Move over, ‘Melo.
Derrick Rose? Kevin Durant? John Wall? Next.
The days of the infamous “One-and-Done” college basketball player are behind us. Welcome to the dawn of the “Half-and-Done-ers.”
Josh Selby donned #32 for Kansas literally dozens of times in his career
To the surprise of nobody, Kansas Freshman guard, Josh Selby, announced today – via Twitter – that he will forgo his sophomore, junior and senior seasons and enter this June’s NBA draft. This on the heels of last week’s announcement out of Durham, NC which saw Duke guard, Kyrie Irving take the same step.
Due to the NBA’s age restriction, we have witnessed a host of talented players pass, briefly, through the ranks of amateurs for a full season while they placed their dreams of professional basketball on hold for one, often spectacular year. It’s not a new phenomenon.
But most of these players PLAYED an entire season in college before heading off to richer pastures. So, the announcements from Selby and Irving offer a rare glimpse at two young players who both missed significant portions of their one and only collegiate season. Selby missed the first 9 games of the season awaiting the NCAA’s decision on his eligibility…and then 3 additional games later in the season due to a foot injury. Irving missed the last 3 months of the regular season for the Blue Devils before returning in the NCAA Tournament.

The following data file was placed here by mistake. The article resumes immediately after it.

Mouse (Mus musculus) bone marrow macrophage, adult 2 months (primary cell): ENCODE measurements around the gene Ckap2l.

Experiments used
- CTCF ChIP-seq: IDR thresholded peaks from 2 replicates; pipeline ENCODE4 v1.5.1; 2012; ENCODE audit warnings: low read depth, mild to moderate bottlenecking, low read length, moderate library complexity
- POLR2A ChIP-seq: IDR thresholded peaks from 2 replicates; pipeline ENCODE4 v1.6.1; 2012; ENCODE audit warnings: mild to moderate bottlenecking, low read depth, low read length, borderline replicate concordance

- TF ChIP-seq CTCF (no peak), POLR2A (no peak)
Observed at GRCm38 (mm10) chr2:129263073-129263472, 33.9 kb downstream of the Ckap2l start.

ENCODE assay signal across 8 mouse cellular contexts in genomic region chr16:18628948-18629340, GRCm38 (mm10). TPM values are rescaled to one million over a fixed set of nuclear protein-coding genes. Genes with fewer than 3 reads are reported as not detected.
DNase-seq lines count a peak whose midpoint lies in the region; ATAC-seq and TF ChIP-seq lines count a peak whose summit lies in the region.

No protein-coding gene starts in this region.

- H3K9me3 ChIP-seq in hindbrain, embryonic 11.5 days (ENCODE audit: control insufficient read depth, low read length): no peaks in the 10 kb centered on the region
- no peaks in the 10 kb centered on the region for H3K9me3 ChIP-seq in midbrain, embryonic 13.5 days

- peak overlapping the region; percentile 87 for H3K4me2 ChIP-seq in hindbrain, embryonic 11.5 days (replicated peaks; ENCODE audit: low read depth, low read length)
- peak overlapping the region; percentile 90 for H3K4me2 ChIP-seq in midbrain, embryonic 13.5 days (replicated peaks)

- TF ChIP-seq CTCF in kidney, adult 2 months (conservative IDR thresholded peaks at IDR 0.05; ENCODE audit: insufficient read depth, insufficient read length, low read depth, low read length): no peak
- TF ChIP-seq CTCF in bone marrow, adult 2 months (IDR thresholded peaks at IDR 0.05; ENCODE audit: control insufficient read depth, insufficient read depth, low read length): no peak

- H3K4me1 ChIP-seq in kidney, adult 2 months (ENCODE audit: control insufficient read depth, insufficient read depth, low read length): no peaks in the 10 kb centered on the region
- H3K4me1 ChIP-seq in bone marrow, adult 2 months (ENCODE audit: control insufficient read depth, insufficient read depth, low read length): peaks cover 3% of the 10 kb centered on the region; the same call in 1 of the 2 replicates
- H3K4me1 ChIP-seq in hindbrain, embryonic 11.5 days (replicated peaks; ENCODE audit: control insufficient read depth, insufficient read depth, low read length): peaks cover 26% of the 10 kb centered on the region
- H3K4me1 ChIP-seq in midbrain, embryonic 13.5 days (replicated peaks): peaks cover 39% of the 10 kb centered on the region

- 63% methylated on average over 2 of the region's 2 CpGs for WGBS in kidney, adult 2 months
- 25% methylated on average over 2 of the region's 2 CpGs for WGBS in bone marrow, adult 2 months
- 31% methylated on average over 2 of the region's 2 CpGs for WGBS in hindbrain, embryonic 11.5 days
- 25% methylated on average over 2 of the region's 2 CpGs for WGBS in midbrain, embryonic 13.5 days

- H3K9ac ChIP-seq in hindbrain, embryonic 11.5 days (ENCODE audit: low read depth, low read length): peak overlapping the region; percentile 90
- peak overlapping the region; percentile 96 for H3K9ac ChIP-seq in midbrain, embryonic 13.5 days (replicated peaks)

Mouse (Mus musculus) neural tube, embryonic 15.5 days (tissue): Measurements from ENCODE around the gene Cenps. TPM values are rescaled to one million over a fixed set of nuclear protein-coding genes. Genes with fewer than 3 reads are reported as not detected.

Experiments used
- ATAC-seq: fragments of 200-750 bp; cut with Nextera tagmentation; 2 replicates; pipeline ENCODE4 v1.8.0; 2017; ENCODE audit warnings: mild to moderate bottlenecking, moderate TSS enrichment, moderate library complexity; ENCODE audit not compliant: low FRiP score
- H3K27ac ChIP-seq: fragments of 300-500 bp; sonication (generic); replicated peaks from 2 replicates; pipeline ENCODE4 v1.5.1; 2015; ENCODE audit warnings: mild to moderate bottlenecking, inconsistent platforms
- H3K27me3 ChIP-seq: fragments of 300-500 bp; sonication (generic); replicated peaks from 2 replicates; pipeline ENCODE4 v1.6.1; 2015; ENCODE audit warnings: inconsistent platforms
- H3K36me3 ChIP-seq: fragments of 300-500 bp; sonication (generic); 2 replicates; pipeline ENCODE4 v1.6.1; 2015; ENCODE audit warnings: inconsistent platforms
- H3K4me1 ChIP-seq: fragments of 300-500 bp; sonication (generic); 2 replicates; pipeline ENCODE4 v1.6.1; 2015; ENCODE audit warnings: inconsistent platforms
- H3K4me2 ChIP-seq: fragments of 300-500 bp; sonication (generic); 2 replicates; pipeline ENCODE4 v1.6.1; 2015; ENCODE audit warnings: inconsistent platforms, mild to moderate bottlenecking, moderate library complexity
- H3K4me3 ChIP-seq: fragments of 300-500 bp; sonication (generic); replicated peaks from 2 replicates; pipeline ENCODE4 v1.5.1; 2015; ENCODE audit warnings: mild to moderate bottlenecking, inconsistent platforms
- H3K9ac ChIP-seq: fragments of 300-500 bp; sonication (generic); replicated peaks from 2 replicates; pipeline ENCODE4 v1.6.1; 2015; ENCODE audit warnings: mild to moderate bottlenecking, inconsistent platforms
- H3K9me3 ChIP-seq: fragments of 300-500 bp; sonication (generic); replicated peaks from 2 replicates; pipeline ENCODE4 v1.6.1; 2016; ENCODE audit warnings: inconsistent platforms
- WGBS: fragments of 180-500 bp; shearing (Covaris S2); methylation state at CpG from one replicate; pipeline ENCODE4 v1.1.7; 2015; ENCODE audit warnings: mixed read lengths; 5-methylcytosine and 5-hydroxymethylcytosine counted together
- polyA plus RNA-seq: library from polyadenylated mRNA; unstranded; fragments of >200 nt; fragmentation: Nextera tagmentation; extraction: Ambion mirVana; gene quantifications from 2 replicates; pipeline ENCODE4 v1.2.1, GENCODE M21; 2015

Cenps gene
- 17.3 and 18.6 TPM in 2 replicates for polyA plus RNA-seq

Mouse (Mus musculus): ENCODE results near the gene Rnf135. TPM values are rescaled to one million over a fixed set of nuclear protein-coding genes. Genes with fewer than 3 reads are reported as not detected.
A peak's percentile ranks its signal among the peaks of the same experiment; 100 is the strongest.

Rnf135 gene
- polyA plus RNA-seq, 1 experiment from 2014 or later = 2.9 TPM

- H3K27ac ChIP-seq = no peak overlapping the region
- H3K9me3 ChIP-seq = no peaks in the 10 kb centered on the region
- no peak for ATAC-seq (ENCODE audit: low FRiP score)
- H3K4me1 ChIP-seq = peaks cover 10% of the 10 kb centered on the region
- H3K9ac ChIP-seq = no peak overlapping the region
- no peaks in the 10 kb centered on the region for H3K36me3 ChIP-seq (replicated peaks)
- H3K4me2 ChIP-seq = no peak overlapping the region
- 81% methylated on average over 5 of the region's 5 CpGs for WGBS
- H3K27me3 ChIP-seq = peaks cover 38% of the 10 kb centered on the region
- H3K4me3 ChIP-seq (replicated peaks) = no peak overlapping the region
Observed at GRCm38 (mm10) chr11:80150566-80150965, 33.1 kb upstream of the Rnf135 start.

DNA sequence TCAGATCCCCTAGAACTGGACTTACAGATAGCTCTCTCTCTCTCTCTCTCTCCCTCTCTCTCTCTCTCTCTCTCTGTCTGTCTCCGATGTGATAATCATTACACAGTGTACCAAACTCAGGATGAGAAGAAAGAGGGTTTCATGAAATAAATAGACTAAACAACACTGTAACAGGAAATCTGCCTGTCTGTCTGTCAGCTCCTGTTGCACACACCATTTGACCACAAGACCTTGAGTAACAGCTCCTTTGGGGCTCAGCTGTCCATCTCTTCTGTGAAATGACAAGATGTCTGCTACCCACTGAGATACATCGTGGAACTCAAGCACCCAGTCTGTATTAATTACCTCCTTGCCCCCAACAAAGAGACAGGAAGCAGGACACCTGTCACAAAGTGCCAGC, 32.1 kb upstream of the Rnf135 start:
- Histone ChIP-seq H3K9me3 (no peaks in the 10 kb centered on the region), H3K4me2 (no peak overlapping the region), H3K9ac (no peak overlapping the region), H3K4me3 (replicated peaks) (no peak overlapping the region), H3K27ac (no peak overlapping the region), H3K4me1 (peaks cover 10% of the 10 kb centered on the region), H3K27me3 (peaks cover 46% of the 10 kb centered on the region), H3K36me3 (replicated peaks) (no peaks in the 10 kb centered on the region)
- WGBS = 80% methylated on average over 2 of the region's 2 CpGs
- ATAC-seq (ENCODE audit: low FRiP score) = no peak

On the bright side, he never had to learn how to spell "Krzyzewski"
In their short time on the court, each player made contributions to their team. Irving was second on the team in points per game (17.5) and assists per game (4.3) while playing and was a significant factor for Mike Krzyzewski’s squad. Selby, while never finding the stride he showed when he was so heavily recruited out of high school, showed flashes of the player he could be with impressive offensive numbers in several games for the Jayhawks.
But, both Selby and Irving – rivals.com’s No. 1 and 2 point guards, respectively, in the 2010 class – played partial seasons at best. And, now that their time in college is done, they can move on to bigger (richer) and better (MUCH richer) things without leaving too much of an impact at all on the college game.
Here’s hoping they both get more of a chance to show the nation what they’re capable of at the next level.